Land, Rights and Innovation: Improving Tenure Security for the Urban Poor

Front Cover
Geoffrey K. Payne
ITDG, 2002 - Law - 336 pages
Urban land tenure issues in the South are highly complex. It is not a subject that can be defined in terms of legal or illegal, formal or informal. In fact, most people live at some point on a continuum, in which they may be the recognized owners of the land but have constructed a house in an area not zoned for residential use, or they may simply have failed to conform initially to official regulations or procedures.
In Land, Rights and Innovation Geoffrey Payne brings together 15 fascinating examples from around the world where the authorities have recognized the complexity of the problems and evolved practical, innovative approaches to providing tenure for the urban poor. These widen the choices available, encourage local investment to reduce poverty and facilitate the development of more equitable and efficient urban land markets.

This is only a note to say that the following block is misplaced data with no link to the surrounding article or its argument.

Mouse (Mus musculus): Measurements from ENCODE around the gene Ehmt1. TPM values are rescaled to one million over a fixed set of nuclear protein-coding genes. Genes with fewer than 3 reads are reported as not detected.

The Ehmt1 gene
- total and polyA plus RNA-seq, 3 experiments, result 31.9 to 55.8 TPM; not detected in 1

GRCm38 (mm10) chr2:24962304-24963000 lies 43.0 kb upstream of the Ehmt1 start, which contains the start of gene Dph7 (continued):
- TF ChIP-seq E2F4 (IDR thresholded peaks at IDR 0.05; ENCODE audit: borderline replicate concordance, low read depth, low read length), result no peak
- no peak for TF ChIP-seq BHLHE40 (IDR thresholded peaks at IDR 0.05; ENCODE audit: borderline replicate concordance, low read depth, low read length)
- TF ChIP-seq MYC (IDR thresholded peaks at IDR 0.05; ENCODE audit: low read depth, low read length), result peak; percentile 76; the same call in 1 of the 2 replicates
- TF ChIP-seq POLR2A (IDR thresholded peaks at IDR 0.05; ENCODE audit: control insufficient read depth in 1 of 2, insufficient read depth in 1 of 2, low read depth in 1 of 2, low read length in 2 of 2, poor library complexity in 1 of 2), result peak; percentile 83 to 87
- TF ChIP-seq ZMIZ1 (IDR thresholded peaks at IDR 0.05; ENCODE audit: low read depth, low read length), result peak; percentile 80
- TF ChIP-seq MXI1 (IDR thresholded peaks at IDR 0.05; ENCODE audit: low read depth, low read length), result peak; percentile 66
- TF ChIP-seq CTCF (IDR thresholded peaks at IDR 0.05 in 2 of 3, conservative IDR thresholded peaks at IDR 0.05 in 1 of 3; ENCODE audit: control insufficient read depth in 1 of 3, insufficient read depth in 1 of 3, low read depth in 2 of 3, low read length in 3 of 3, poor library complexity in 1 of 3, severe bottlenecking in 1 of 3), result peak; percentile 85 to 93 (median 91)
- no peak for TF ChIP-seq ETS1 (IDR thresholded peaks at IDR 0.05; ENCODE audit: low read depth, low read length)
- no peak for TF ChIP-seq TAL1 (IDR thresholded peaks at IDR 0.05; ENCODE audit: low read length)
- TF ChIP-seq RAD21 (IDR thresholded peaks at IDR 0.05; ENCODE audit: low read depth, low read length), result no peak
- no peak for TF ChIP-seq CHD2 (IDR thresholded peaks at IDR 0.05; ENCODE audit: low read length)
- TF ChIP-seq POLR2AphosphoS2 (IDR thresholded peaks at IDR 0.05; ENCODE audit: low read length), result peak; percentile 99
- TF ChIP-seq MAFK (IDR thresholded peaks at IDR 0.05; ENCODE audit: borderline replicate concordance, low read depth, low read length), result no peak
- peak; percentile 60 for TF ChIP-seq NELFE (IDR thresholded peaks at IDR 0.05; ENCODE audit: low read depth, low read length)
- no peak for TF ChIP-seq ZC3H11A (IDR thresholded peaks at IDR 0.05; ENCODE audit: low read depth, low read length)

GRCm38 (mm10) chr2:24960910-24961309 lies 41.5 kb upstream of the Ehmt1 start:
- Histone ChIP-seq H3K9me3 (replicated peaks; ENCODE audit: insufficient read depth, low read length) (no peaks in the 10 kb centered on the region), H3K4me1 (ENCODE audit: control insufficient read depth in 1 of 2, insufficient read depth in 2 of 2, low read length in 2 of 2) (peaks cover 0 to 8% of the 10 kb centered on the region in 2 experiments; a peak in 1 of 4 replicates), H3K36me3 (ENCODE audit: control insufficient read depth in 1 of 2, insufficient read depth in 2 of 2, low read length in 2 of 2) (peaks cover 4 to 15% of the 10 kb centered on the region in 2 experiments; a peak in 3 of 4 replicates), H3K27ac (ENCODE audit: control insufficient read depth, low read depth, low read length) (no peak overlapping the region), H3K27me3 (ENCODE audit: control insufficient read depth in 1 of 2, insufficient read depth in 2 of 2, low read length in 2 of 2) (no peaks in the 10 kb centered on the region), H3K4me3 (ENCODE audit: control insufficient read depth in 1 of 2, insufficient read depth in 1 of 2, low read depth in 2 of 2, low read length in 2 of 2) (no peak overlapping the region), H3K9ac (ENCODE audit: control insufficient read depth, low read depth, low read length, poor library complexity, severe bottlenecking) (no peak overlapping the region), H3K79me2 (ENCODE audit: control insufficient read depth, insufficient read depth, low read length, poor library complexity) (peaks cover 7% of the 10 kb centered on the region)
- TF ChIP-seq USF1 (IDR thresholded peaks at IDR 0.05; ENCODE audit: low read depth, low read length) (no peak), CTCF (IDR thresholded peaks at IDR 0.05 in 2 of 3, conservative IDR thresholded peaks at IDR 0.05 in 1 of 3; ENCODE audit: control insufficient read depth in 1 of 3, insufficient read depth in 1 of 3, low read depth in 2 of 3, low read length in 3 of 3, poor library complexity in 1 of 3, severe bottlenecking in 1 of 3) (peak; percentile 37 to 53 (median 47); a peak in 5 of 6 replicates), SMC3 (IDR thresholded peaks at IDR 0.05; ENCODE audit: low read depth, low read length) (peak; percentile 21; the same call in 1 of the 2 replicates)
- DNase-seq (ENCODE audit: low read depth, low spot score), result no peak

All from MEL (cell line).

The inclusion of a chapter examining the legal issues of security of tenure, as well as an introduction and a conclusion summarizing the way forward, ensure that this book is of value to all those responsible for formulating and implementing urban land tenure policies in the rapidly changing and expanding cities of the South and transitional economies.

From inside the book

What people are saying - Write a review

We haven't found any reviews in the usual places.


the legality of illegality and

13 other sections not shown

Common terms and phrases

About the author (2002)

Geoffrey Payne is a housing and urban development consultant based in London. He is author of "Making Common Ground: Public-private Partnerships in Land for Housing".

Bibliographic information